machine-like bodies

As we discussed in class yesterday, our society is becoming more cyborgnated, and we are becoming less aware of this matter. While reading Stone's "Will the Real Body Please Stand Up?" I began to think more deeply about this notion On page 187, the line: "The socioepistemic mechanism by which bodies mean is undergoing a deep restructuring in the latter part of the twentieth century" really stuck out. I thought about my grandfather, who several years ago had a triple-bi-pass surgery and a pacemaker put into his heart. I also started to think about my mother's best friend who has recently gone deaf in her left ear, and will soon be undergoing a procedure known as the "Cochlear Implant" -- where an electronic device, resembling a microphone will be drilled in through her skull and placed behind the external ear to enable her to hear again. I thought about the increasing number of people who are commonly undergoing procedures like these on a daily basis -- as if it is natural to have forms of metal and electronic devices implanted in our bodies to save us from some sort of illness or disability.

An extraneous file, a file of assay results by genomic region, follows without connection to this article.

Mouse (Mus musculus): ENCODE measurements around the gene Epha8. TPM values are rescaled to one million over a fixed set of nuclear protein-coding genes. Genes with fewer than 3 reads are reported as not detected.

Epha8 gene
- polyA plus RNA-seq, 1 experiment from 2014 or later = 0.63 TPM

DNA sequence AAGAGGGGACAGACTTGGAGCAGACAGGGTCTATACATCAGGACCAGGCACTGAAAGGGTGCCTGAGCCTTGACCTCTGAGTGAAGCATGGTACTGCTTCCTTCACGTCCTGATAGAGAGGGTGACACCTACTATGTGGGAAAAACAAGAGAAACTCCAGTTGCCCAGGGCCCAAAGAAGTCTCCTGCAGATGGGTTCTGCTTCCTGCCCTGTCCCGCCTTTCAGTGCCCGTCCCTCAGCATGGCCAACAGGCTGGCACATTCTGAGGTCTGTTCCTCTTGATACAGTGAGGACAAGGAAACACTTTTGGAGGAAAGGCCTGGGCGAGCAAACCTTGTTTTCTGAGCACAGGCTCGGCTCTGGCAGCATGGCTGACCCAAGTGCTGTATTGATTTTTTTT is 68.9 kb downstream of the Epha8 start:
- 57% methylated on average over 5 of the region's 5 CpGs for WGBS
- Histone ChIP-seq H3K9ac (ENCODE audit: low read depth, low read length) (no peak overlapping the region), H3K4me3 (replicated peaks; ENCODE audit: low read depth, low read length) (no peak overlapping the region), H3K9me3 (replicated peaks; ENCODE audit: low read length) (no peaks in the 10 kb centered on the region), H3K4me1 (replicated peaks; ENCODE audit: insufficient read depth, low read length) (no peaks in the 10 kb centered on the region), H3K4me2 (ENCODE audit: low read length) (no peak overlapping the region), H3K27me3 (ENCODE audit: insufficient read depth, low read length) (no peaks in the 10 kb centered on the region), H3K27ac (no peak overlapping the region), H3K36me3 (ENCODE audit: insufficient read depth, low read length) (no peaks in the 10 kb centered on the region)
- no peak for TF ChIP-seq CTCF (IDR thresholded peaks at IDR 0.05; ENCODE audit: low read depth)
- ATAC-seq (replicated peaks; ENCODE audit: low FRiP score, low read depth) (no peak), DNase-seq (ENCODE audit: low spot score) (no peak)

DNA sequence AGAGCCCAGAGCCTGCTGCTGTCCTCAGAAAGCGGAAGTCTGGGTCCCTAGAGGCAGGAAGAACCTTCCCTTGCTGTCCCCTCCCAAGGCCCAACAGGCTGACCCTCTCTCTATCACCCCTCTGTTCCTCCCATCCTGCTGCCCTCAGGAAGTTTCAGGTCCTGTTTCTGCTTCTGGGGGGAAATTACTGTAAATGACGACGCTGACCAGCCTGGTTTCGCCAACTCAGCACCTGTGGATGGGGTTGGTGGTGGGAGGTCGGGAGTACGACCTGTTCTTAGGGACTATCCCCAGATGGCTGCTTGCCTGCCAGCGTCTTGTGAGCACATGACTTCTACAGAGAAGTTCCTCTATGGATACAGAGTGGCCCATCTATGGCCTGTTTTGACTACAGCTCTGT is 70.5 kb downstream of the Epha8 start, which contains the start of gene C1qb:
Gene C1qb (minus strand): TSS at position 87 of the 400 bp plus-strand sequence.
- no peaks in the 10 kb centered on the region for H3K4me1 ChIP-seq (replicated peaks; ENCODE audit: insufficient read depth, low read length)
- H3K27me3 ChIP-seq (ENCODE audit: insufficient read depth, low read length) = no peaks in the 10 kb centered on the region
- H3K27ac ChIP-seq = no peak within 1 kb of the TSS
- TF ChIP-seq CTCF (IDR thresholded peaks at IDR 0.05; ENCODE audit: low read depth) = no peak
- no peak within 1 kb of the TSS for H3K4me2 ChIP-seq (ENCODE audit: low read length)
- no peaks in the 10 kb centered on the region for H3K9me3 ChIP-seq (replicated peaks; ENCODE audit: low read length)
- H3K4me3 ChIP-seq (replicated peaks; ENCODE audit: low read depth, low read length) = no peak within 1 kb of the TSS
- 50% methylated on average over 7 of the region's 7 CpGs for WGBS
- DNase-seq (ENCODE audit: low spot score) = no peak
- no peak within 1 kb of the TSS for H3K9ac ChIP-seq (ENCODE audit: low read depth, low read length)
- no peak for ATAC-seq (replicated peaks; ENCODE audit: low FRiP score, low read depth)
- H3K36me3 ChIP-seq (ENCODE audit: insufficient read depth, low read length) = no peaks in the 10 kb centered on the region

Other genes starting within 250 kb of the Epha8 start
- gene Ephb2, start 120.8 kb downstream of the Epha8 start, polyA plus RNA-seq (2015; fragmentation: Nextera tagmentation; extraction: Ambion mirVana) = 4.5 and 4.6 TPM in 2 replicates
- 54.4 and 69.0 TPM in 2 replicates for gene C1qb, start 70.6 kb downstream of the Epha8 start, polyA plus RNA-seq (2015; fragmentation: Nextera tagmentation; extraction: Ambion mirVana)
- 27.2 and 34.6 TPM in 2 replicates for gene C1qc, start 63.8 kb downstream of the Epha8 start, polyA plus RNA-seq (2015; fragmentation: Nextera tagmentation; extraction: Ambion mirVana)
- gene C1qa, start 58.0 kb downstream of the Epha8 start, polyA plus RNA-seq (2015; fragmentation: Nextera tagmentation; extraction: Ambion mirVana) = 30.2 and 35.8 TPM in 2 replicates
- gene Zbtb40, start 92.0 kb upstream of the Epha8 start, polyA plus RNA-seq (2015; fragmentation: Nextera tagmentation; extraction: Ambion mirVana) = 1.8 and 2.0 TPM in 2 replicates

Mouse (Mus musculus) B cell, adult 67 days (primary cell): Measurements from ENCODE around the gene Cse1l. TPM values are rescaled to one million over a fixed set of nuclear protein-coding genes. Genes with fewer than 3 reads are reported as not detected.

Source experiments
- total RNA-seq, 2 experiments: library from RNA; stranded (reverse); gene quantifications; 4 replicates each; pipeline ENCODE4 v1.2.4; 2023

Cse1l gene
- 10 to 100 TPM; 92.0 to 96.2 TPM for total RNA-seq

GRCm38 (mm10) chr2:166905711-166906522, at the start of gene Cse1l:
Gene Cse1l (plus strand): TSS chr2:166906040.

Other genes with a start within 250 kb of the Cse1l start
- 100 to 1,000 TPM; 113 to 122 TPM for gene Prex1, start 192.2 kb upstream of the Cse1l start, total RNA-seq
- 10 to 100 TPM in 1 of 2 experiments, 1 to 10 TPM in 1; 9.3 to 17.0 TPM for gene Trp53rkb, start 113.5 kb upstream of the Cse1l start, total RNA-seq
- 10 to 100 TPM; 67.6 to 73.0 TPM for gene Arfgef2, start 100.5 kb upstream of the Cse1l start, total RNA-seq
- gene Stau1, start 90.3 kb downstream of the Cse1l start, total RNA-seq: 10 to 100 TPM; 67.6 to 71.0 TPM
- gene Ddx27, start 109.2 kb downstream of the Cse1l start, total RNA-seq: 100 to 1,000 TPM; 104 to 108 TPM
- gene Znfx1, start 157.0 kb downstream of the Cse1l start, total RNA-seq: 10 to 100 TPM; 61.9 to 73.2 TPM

Our culture and technology

After class yesterday, as I came back to my room and sat down to work on a paper, I really started to think about how lucky we are. While Professor Fitzpatrick wrote her college papers on a typewriter, we have the power to use Microsoft Word -- with the options of spell-check, a thesaurus, and a number of different fonts and other useful tools. And before all of this, papers were hand-written. Research was done in the library through a supply of books and newspaper articles. Nobody had the power to type his or her essay while simultaneously researching information offered on the Internet.

project proposal: the gossip blog

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I propose to focus on the nature of tabloid blog-sites, otherwise referred to as celebrity gossip forums. Recently there has emerged a tremendous popularity among sites such as PerezHilton.com, Defamer.com, and http://www.x17online.com, which offer the latest celebrity buzz -- from couple's news to personal struggles with substance abuse. These web pages offer a number of daily blogging, with recent updates, and may in fact be perceived as the unedited versions of magazines such as US Weekly, Star, and In Touch.